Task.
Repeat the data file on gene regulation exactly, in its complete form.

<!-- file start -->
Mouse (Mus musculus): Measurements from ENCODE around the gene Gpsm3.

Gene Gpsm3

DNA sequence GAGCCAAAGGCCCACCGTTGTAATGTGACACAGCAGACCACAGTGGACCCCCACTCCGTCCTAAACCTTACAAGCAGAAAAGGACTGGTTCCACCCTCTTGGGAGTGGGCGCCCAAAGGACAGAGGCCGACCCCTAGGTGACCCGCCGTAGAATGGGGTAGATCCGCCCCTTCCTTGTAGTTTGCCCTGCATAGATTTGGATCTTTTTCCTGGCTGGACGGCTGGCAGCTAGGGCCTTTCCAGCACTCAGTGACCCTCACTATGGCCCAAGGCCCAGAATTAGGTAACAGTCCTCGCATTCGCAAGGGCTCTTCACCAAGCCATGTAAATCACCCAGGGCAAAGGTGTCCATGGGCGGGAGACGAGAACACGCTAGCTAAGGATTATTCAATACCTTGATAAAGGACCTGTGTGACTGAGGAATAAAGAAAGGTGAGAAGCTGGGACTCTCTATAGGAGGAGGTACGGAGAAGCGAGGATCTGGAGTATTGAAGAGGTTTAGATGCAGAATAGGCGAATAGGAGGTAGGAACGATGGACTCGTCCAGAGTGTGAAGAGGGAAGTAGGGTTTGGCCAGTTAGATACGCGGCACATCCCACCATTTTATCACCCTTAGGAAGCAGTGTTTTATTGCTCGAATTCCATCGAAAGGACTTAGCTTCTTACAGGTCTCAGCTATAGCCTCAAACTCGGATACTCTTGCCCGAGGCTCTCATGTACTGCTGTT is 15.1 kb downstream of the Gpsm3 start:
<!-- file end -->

Mouse (Mus musculus): Measurements from ENCODE around the gene Gpsm3.

Gene Gpsm3

DNA sequence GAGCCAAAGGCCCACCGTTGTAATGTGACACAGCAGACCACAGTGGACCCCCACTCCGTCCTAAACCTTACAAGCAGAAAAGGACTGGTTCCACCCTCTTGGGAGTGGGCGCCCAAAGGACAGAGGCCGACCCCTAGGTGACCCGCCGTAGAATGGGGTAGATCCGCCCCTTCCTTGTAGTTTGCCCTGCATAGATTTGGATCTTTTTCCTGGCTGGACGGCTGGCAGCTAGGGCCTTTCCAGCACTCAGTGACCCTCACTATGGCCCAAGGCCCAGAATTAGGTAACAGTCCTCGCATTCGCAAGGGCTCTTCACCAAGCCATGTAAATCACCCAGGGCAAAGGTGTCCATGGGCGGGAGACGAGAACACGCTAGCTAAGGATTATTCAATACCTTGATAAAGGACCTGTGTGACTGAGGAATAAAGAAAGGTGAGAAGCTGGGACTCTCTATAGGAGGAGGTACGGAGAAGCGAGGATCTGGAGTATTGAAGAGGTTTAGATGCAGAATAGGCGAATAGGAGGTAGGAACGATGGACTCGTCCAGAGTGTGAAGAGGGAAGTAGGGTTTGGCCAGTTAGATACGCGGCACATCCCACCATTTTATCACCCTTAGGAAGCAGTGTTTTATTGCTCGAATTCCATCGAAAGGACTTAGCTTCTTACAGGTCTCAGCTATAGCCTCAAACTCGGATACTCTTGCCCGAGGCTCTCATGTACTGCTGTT is 15.1 kb downstream of the Gpsm3 start: